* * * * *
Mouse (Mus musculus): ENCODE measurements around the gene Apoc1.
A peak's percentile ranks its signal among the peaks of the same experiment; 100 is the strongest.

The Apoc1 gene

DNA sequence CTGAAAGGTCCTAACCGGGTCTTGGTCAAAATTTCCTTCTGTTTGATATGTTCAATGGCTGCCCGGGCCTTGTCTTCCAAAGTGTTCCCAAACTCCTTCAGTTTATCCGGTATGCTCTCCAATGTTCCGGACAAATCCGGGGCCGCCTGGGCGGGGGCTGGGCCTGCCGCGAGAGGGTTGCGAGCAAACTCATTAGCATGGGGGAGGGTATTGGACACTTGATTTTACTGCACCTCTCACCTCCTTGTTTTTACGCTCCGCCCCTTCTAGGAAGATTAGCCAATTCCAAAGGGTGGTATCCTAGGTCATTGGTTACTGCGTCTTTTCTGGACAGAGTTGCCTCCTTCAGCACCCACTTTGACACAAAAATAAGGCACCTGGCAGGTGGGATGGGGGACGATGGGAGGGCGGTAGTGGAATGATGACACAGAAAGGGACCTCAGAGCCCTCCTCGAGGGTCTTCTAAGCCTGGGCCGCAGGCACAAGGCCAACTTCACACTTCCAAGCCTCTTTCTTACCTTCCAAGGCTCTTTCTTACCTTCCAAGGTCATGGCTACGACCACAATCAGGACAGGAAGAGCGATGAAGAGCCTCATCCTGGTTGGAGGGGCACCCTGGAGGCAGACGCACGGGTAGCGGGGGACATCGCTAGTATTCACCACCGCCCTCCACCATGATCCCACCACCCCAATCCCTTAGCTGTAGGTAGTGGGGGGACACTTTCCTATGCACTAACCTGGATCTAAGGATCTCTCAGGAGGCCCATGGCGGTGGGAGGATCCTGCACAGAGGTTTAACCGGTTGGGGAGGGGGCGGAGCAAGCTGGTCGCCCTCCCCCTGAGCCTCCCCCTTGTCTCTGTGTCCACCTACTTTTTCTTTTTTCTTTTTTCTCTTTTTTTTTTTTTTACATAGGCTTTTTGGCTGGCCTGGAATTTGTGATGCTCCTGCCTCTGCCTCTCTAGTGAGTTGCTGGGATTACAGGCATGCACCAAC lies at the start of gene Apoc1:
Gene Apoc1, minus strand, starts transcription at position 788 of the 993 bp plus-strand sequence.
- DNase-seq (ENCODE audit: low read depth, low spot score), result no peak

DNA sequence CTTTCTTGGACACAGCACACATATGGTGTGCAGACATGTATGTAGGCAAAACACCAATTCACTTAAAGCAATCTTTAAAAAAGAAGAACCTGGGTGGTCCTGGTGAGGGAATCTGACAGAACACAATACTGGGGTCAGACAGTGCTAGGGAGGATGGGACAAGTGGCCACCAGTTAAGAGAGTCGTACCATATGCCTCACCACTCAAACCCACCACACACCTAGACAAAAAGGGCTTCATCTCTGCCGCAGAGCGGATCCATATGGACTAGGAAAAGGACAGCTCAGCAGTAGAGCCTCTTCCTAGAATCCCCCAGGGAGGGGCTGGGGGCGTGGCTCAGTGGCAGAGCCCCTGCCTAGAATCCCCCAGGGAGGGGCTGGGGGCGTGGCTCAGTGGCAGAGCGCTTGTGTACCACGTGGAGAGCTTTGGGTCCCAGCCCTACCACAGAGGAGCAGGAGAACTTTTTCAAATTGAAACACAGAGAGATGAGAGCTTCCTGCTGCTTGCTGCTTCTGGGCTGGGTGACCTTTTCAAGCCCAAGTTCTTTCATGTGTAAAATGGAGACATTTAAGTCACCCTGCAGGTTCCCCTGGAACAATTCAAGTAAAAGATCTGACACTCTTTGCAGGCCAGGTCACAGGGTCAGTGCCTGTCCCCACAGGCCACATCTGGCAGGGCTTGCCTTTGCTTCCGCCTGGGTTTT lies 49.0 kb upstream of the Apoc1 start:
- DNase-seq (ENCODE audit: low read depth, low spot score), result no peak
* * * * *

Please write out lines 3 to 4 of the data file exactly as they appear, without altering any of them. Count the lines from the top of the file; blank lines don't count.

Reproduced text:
The Apoc1 gene

DNA sequence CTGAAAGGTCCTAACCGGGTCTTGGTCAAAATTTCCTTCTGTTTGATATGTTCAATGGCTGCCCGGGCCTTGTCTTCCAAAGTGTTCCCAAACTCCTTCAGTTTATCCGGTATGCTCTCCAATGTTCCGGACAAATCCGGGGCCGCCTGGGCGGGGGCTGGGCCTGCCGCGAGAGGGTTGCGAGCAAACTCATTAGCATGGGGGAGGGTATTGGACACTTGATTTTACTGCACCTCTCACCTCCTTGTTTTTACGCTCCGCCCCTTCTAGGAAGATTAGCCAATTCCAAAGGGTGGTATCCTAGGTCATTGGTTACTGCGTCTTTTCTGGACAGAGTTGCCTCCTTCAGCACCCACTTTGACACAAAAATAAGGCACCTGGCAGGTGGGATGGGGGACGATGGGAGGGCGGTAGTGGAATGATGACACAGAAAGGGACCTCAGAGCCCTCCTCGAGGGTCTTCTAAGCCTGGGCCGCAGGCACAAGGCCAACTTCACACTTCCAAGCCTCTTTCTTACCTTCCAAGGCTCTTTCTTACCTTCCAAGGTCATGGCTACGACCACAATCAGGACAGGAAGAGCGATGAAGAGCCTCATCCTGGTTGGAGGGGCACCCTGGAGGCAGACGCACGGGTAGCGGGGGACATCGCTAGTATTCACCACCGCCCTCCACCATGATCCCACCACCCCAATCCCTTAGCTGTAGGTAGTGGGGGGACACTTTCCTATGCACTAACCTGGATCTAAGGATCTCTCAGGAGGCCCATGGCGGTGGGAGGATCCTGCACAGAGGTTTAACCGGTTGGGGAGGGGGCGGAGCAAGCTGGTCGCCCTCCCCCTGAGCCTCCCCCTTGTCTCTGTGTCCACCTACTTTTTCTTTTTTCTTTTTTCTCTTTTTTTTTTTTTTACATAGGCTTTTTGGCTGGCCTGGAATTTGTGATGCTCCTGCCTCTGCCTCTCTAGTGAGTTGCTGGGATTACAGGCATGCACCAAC lies at the start of gene Apoc1: